Friday, December 4th, 2009
Inside-the-beltway types contend with daily acronym overload, a non-stop alphabet soup denoting different agencies, policies and programs. Compounding the confusion for plastics industry professionals is that there’s often overlap with our own initiatives (OCS, for example, is short for both Operation Clean Sweep — an SPI environmental stewardship program — and the energy-rich offshore area known as the Outer Continental Shelf).
CRS stands for Congressional Research Service and, while largely unknown outside the world of public policy crunchers, they’re the legislative branch’s non-partisan research arm, functioning as a sort of in-house think tank for Congress. And one of its recent studies stood out from the myriad other government reports that SPI regularly reviews and digests.
On the subject of natural resource availability and cost, today’s popular media often paints a gloomy picture of our nation’s future, suggesting a bleak and desolate America marked by scarcity, sky-high prices, rationing — an overall diminution of prosperity.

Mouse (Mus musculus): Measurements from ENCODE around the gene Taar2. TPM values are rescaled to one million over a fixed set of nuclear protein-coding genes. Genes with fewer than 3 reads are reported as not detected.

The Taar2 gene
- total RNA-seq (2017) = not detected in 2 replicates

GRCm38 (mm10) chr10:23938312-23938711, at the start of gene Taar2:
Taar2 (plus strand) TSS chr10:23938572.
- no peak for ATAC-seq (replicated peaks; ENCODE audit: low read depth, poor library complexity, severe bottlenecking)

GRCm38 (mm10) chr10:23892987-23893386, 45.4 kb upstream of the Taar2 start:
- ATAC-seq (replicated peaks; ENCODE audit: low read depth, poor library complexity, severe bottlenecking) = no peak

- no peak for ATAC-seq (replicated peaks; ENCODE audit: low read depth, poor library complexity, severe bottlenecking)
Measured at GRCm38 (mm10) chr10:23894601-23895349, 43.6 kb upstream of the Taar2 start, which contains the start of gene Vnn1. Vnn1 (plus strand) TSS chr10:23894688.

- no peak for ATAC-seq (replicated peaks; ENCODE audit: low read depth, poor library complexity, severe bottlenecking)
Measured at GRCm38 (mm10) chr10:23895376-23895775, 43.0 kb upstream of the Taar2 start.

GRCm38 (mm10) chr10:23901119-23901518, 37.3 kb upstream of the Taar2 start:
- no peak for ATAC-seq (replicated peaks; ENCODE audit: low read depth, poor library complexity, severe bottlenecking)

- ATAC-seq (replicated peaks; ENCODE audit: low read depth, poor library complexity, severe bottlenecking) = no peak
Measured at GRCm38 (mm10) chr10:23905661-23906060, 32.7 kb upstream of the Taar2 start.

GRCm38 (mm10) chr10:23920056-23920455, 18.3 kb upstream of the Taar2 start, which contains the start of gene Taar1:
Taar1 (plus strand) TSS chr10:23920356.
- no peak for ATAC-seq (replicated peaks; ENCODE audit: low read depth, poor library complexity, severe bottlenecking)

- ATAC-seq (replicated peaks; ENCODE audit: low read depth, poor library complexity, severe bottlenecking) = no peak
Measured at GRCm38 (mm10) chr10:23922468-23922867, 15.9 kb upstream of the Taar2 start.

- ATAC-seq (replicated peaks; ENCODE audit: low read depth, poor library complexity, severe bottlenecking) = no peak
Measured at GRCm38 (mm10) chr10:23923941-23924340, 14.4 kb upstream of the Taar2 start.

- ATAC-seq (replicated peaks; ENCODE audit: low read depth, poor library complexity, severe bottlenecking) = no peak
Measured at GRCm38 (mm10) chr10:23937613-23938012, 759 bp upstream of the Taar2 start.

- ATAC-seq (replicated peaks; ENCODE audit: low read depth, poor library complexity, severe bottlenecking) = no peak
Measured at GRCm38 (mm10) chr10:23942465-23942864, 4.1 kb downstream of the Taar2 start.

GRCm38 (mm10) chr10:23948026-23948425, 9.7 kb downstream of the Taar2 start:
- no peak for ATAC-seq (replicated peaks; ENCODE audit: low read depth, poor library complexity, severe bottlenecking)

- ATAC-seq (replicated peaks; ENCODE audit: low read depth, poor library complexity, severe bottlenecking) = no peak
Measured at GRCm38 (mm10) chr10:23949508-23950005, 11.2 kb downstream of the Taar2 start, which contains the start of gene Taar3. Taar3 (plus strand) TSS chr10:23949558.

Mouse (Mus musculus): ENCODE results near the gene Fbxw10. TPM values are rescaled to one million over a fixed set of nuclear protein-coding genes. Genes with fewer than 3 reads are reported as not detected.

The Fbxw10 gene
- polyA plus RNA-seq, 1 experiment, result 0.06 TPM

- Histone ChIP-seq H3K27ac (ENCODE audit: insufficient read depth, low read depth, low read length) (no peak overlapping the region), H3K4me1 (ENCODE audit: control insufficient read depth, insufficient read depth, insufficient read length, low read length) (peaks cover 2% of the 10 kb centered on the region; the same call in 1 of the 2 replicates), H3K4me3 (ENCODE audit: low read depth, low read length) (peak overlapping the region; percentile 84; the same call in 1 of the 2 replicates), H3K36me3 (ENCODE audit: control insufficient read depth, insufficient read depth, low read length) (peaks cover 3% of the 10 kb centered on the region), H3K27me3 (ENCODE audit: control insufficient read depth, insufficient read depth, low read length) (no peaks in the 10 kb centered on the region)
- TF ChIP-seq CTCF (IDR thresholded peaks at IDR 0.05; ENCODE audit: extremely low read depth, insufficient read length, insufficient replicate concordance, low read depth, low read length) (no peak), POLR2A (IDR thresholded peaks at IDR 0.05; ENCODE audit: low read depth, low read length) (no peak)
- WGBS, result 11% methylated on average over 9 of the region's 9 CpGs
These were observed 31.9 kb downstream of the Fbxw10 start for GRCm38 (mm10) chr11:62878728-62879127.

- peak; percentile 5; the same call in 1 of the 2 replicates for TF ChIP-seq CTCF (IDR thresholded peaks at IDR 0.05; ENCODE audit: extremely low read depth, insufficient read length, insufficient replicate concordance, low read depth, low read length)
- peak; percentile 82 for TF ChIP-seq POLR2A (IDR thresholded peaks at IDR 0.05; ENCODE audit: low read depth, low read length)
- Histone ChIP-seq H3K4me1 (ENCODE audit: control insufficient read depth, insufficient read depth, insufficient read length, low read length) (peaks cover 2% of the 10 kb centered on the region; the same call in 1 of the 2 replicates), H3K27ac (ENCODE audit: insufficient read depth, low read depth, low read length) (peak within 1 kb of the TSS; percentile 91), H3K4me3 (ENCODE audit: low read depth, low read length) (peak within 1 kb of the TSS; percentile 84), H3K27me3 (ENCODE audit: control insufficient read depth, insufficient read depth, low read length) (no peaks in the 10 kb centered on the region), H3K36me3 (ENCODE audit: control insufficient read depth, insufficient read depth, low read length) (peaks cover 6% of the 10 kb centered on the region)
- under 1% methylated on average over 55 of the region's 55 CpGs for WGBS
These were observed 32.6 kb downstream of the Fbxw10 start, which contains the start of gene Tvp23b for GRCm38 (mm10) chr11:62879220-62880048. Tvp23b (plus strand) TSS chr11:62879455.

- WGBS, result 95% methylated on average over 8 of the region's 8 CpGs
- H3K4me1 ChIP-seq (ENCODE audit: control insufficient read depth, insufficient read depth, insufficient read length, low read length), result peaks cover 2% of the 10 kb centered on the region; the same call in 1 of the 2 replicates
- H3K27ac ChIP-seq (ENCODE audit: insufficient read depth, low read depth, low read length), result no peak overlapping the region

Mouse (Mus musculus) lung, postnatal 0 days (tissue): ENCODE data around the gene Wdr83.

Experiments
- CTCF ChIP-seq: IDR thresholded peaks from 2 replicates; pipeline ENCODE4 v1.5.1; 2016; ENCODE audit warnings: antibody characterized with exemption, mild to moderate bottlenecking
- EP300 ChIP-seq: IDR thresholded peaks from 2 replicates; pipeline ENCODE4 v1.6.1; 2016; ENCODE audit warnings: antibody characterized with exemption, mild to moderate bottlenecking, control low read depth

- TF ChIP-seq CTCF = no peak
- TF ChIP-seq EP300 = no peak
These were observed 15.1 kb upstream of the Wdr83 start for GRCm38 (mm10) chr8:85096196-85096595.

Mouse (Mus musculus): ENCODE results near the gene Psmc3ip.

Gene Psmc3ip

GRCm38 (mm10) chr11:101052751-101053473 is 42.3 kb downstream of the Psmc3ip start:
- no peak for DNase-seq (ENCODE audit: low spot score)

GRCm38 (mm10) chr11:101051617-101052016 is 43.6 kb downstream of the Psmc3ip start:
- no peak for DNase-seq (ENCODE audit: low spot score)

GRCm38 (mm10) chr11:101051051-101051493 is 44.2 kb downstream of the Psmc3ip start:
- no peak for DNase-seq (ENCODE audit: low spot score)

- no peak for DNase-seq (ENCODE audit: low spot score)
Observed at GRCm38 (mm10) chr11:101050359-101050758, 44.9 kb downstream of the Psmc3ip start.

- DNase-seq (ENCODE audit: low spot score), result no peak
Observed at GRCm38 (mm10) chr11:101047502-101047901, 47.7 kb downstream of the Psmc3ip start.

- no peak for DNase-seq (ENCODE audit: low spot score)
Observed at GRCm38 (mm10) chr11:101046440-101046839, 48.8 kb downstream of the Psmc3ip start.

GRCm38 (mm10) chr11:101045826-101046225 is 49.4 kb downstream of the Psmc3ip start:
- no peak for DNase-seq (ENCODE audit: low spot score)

CRS says otherwise.
In a recent report, CRS puts U.S. combined reserves of natural gas, oil and coal ahead of every other country in the world at 1321 billion barrels of oil equivalent. And this doesn’t even encompass reserves in known but harder-to-access resources such as oil shale. Russia comes in a close second, at 1248 billion, but then the field drops off dramatically. Saudi Arabia? Third, at just 543 billion. China’s next at 494.
The technological know-how exists to develop these resources efficiently, cleanly and safely. Skeptical? Think about the offshore platforms that withstood Hurricane Katrina.
Long story short: the U.S. can create its own energy future. The only question is, will we? For our industry – dependent on these resources for both feedstocks and fuel – it’s a question that can have only one answer.